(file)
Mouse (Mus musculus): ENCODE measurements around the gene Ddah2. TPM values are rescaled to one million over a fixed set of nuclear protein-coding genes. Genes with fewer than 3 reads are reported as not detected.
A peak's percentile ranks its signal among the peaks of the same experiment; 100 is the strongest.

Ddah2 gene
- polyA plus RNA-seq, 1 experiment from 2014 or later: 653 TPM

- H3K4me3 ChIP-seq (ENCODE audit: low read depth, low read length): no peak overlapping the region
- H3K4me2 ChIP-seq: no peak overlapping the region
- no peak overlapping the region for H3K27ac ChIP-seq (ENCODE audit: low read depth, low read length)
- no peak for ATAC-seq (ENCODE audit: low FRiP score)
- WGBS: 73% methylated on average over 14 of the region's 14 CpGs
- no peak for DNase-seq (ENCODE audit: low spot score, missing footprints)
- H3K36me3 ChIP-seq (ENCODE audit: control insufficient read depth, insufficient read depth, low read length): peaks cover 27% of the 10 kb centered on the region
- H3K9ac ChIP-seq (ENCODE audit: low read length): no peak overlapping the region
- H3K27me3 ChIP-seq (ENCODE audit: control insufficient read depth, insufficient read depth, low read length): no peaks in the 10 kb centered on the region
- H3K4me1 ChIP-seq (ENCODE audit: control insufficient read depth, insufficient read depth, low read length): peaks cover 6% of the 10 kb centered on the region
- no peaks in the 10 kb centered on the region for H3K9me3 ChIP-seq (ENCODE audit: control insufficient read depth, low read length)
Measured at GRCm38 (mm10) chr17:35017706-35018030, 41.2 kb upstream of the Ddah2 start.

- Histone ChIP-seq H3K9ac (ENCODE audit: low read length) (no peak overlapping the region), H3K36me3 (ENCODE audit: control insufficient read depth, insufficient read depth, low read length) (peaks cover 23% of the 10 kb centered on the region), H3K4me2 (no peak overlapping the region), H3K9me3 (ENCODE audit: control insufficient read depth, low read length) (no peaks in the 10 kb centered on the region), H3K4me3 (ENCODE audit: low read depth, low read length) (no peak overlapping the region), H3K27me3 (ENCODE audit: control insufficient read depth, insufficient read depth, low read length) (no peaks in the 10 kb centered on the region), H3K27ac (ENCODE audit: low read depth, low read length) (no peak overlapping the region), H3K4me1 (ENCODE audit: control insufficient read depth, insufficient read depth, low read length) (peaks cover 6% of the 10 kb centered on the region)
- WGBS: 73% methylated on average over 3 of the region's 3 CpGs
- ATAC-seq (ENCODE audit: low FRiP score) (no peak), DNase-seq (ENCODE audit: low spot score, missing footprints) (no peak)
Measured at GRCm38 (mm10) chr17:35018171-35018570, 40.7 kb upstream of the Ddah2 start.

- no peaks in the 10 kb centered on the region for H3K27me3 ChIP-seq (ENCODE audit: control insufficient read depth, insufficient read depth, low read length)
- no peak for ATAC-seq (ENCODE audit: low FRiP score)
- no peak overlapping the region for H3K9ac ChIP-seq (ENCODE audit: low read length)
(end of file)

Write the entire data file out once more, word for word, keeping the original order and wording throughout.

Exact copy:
Mouse (Mus musculus): ENCODE measurements around the gene Ddah2. TPM values are rescaled to one million over a fixed set of nuclear protein-coding genes. Genes with fewer than 3 reads are reported as not detected.
A peak's percentile ranks its signal among the peaks of the same experiment; 100 is the strongest.

Ddah2 gene
- polyA plus RNA-seq, 1 experiment from 2014 or later: 653 TPM

- H3K4me3 ChIP-seq (ENCODE audit: low read depth, low read length): no peak overlapping the region
- H3K4me2 ChIP-seq: no peak overlapping the region
- no peak overlapping the region for H3K27ac ChIP-seq (ENCODE audit: low read depth, low read length)
- no peak for ATAC-seq (ENCODE audit: low FRiP score)
- WGBS: 73% methylated on average over 14 of the region's 14 CpGs
- no peak for DNase-seq (ENCODE audit: low spot score, missing footprints)
- H3K36me3 ChIP-seq (ENCODE audit: control insufficient read depth, insufficient read depth, low read length): peaks cover 27% of the 10 kb centered on the region
- H3K9ac ChIP-seq (ENCODE audit: low read length): no peak overlapping the region
- H3K27me3 ChIP-seq (ENCODE audit: control insufficient read depth, insufficient read depth, low read length): no peaks in the 10 kb centered on the region
- H3K4me1 ChIP-seq (ENCODE audit: control insufficient read depth, insufficient read depth, low read length): peaks cover 6% of the 10 kb centered on the region
- no peaks in the 10 kb centered on the region for H3K9me3 ChIP-seq (ENCODE audit: control insufficient read depth, low read length)
Measured at GRCm38 (mm10) chr17:35017706-35018030, 41.2 kb upstream of the Ddah2 start.

- Histone ChIP-seq H3K9ac (ENCODE audit: low read length) (no peak overlapping the region), H3K36me3 (ENCODE audit: control insufficient read depth, insufficient read depth, low read length) (peaks cover 23% of the 10 kb centered on the region), H3K4me2 (no peak overlapping the region), H3K9me3 (ENCODE audit: control insufficient read depth, low read length) (no peaks in the 10 kb centered on the region), H3K4me3 (ENCODE audit: low read depth, low read length) (no peak overlapping the region), H3K27me3 (ENCODE audit: control insufficient read depth, insufficient read depth, low read length) (no peaks in the 10 kb centered on the region), H3K27ac (ENCODE audit: low read depth, low read length) (no peak overlapping the region), H3K4me1 (ENCODE audit: control insufficient read depth, insufficient read depth, low read length) (peaks cover 6% of the 10 kb centered on the region)
- WGBS: 73% methylated on average over 3 of the region's 3 CpGs
- ATAC-seq (ENCODE audit: low FRiP score) (no peak), DNase-seq (ENCODE audit: low spot score, missing footprints) (no peak)
Measured at GRCm38 (mm10) chr17:35018171-35018570, 40.7 kb upstream of the Ddah2 start.

- no peaks in the 10 kb centered on the region for H3K27me3 ChIP-seq (ENCODE audit: control insufficient read depth, insufficient read depth, low read length)
- no peak for ATAC-seq (ENCODE audit: low FRiP score)
- no peak overlapping the region for H3K9ac ChIP-seq (ENCODE audit: low read length)